If you’d prefer to eat your way around the city, try DC Metro Food Tours, or browse the ethnic offerings in the trendy Adams Morgan neighborhood.
Mount Vernon Estate
George Washington and his wife Martha called this estate home for more than 40 years. Learn about George and Martha’s life and enjoy their legacy at their home along the Potomac River. In honor of Washington’s 281st birthday, admission is free on February 18, and the estate will open one hour early. There are several events scheduled over the weekend including book signings, discussions, musical salutes and a wreath-laying ceremony at Washington’s tomb.
Mount Vernon is located in Northern Virginia, just 16 miles from Washington D.C. The estate is accessible by car and public transportation.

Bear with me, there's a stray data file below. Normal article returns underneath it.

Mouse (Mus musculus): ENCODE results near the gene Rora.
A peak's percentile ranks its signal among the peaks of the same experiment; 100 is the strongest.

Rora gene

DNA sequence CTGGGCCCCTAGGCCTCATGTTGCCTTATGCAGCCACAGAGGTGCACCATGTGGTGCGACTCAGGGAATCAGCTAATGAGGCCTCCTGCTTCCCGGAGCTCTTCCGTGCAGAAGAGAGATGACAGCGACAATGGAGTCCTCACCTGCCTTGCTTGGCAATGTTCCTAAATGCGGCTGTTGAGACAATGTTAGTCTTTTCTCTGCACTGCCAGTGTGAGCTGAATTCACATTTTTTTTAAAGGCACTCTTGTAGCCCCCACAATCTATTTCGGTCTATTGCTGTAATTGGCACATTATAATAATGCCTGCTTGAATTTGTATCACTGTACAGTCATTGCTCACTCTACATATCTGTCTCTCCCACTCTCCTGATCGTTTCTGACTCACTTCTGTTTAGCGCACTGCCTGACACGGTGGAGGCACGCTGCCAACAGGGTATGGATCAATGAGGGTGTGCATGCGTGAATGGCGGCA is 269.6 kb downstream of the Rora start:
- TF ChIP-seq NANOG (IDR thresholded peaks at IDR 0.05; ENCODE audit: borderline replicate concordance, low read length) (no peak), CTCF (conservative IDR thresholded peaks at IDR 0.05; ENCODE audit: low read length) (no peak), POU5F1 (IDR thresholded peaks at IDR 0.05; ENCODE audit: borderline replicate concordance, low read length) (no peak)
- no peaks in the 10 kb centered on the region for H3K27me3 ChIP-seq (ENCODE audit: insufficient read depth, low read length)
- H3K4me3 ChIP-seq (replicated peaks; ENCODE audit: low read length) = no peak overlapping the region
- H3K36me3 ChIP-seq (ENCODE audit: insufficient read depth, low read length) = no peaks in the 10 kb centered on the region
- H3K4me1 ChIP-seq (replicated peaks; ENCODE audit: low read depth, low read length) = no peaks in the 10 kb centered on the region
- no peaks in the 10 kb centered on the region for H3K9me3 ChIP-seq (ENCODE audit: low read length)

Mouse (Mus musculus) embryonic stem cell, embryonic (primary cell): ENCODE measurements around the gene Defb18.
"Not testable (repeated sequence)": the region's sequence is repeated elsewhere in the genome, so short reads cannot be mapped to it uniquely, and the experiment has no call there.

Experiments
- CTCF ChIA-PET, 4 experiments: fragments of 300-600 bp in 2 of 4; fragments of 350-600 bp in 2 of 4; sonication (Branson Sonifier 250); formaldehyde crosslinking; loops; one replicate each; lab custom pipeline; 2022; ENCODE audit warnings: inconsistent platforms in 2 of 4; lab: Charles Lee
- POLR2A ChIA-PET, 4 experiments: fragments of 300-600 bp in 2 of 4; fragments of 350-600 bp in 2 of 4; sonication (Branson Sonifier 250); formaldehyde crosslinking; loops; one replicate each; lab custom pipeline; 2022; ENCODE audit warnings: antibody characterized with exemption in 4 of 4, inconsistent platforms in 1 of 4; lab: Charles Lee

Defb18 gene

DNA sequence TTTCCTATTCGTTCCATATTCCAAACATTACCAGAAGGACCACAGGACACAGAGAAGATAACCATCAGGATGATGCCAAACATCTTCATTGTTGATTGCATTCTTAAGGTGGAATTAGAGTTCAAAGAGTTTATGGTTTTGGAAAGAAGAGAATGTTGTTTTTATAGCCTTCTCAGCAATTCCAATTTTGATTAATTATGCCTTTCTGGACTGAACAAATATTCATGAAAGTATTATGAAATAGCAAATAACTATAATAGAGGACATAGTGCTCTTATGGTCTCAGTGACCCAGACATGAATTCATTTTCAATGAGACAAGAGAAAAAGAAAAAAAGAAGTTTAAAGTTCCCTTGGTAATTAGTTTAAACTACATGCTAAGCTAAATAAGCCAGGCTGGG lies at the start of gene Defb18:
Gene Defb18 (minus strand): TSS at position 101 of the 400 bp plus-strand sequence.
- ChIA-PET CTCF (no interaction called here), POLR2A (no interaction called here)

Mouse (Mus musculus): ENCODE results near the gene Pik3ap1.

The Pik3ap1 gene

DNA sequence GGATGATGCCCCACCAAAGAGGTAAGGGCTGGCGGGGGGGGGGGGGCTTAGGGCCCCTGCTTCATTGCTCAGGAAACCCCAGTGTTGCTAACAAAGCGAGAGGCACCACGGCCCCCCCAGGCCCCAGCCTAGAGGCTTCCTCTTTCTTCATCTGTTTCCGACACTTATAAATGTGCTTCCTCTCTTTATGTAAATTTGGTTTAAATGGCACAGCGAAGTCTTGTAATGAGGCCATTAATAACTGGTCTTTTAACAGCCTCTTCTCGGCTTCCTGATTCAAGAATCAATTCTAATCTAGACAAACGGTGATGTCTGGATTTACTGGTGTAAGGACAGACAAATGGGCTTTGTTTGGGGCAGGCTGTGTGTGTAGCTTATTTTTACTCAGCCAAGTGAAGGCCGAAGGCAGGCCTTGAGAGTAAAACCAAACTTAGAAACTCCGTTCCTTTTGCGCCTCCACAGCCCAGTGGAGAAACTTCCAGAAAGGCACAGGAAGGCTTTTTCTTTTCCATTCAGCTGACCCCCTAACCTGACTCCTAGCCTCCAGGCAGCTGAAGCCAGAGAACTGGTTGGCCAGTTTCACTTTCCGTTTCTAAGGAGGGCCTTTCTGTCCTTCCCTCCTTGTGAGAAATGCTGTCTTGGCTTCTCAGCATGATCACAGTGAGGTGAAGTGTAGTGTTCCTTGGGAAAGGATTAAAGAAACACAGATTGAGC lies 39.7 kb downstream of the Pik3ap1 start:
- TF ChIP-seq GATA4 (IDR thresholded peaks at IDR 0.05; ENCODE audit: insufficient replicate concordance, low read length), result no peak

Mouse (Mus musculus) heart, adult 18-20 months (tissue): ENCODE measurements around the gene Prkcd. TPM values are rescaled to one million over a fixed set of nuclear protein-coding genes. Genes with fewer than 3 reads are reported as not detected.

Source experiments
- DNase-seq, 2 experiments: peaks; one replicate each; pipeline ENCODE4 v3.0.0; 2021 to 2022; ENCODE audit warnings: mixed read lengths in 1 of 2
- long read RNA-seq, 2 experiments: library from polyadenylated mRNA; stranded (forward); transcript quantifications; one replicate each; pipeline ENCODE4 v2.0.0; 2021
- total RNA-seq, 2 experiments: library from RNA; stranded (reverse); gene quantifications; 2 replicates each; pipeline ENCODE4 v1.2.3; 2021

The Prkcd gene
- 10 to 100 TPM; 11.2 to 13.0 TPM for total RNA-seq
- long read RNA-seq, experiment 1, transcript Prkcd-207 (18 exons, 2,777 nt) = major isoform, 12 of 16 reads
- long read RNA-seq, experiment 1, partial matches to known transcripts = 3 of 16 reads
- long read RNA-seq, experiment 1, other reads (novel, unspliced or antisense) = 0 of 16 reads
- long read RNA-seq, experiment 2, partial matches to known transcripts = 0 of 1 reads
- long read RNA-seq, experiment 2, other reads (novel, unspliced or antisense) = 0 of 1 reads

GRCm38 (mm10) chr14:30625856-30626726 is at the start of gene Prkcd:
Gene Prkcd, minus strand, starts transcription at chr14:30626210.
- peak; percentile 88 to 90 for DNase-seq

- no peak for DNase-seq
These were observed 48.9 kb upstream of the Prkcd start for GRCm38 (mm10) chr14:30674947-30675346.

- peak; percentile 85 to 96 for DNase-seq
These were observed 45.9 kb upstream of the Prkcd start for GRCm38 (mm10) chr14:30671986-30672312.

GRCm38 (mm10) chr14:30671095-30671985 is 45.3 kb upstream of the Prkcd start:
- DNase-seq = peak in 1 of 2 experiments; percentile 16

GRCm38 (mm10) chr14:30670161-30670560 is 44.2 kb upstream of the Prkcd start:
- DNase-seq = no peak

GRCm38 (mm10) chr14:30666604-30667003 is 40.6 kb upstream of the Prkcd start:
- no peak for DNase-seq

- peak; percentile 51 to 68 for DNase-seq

The Black Hills of South Dakota are home to an incredible granite sculpture of four past presidents: George Washington, Thomas Jefferson, Theodore Roosevelt and Abraham Lincoln. There’s more to do here than just ogling the big heads; guided tour options include a Ranger Walk, Sculptor’s Studio Talk and a Heritage Village tour that highlights the customs of local Native American communities.
Other activities in the area include the Black Hills National Forest, which boasts the highest point east of the Rockies, and Badlands National Park, with its amazing landscapes. Crazy Horse Memorial, the largest sculptural undertaking in the world, is also nearby.
Gettysburg National Military Park
The year 2013 is the 150th anniversary of the Battle of Gettysburg, and the military park’s calendar is filled with events to commemorate the Civil War’s bloodiest battle. President Lincoln delivered one of the most famous speeches in American History, the Gettysburg Address, on the property.